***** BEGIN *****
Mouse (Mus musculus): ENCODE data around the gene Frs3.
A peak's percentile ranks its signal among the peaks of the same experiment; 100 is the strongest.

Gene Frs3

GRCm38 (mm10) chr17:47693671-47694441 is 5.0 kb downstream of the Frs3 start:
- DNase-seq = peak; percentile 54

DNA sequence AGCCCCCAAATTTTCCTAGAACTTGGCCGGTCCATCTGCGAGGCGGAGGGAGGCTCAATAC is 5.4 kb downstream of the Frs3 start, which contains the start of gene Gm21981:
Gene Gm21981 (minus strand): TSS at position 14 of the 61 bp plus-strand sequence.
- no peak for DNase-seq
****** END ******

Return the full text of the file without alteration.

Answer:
Mouse (Mus musculus): ENCODE data around the gene Frs3.
A peak's percentile ranks its signal among the peaks of the same experiment; 100 is the strongest.

Gene Frs3

GRCm38 (mm10) chr17:47693671-47694441 is 5.0 kb downstream of the Frs3 start:
- DNase-seq = peak; percentile 54

DNA sequence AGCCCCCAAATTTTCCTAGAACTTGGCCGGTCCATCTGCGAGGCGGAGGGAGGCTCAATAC is 5.4 kb downstream of the Frs3 start, which contains the start of gene Gm21981:
Gene Gm21981 (minus strand): TSS at position 14 of the 61 bp plus-strand sequence.
- no peak for DNase-seq